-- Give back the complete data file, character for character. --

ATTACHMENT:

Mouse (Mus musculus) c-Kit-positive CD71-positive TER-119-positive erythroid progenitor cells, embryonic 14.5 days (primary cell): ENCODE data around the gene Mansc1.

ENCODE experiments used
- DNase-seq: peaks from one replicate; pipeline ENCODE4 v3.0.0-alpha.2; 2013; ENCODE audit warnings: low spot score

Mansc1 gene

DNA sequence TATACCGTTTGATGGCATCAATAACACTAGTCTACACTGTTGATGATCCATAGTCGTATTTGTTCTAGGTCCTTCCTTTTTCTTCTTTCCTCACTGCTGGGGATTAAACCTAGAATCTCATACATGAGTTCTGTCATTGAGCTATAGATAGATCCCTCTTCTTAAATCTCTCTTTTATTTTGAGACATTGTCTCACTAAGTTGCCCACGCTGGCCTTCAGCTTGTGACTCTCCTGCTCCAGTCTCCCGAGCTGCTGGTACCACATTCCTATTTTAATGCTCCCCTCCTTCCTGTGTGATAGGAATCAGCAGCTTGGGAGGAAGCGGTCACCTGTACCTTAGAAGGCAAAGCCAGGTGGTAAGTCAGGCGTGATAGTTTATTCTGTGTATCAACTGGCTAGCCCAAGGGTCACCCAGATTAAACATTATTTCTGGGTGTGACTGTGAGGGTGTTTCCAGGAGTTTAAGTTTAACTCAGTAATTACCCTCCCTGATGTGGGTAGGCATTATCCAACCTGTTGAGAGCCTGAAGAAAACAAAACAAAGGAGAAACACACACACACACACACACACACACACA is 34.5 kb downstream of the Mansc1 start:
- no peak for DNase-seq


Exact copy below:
Mouse (Mus musculus) c-Kit-positive CD71-positive TER-119-positive erythroid progenitor cells, embryonic 14.5 days (primary cell): ENCODE data around the gene Mansc1.

ENCODE experiments used
- DNase-seq: peaks from one replicate; pipeline ENCODE4 v3.0.0-alpha.2; 2013; ENCODE audit warnings: low spot score

Mansc1 gene

DNA sequence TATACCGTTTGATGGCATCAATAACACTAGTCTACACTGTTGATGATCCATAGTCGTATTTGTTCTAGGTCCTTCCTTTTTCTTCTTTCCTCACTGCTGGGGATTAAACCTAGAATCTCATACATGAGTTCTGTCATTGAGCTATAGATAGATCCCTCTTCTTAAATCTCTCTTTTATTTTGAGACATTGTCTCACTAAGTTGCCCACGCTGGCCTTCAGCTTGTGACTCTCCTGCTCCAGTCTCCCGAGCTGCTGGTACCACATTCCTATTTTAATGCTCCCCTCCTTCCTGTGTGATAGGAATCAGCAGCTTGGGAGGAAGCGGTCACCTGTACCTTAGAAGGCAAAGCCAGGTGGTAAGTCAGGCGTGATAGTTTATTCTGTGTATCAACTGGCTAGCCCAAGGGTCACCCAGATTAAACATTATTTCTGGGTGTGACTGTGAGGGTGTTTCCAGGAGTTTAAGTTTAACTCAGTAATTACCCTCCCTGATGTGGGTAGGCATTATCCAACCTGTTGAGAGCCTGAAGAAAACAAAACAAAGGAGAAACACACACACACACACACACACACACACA is 34.5 kb downstream of the Mansc1 start:
- no peak for DNase-seq